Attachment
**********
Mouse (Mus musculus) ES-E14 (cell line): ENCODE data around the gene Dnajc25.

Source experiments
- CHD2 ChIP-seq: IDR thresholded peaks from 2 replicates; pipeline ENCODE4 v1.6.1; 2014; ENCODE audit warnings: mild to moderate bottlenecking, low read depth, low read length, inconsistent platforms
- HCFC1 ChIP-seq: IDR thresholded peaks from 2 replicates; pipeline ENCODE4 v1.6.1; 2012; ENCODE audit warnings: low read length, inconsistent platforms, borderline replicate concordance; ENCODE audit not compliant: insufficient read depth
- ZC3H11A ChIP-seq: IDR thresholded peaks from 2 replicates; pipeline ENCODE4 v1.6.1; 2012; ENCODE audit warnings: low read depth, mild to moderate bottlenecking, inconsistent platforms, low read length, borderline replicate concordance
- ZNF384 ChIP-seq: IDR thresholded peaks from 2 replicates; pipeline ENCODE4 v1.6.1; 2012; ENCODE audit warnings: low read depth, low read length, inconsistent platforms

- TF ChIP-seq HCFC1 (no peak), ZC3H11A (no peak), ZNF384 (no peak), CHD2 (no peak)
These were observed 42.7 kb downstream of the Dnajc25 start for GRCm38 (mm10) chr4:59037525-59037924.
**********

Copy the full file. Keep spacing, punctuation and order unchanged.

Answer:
Mouse (Mus musculus) ES-E14 (cell line): ENCODE data around the gene Dnajc25.

Source experiments
- CHD2 ChIP-seq: IDR thresholded peaks from 2 replicates; pipeline ENCODE4 v1.6.1; 2014; ENCODE audit warnings: mild to moderate bottlenecking, low read depth, low read length, inconsistent platforms
- HCFC1 ChIP-seq: IDR thresholded peaks from 2 replicates; pipeline ENCODE4 v1.6.1; 2012; ENCODE audit warnings: low read length, inconsistent platforms, borderline replicate concordance; ENCODE audit not compliant: insufficient read depth
- ZC3H11A ChIP-seq: IDR thresholded peaks from 2 replicates; pipeline ENCODE4 v1.6.1; 2012; ENCODE audit warnings: low read depth, mild to moderate bottlenecking, inconsistent platforms, low read length, borderline replicate concordance
- ZNF384 ChIP-seq: IDR thresholded peaks from 2 replicates; pipeline ENCODE4 v1.6.1; 2012; ENCODE audit warnings: low read depth, low read length, inconsistent platforms

- TF ChIP-seq HCFC1 (no peak), ZC3H11A (no peak), ZNF384 (no peak), CHD2 (no peak)
These were observed 42.7 kb downstream of the Dnajc25 start for GRCm38 (mm10) chr4:59037525-59037924.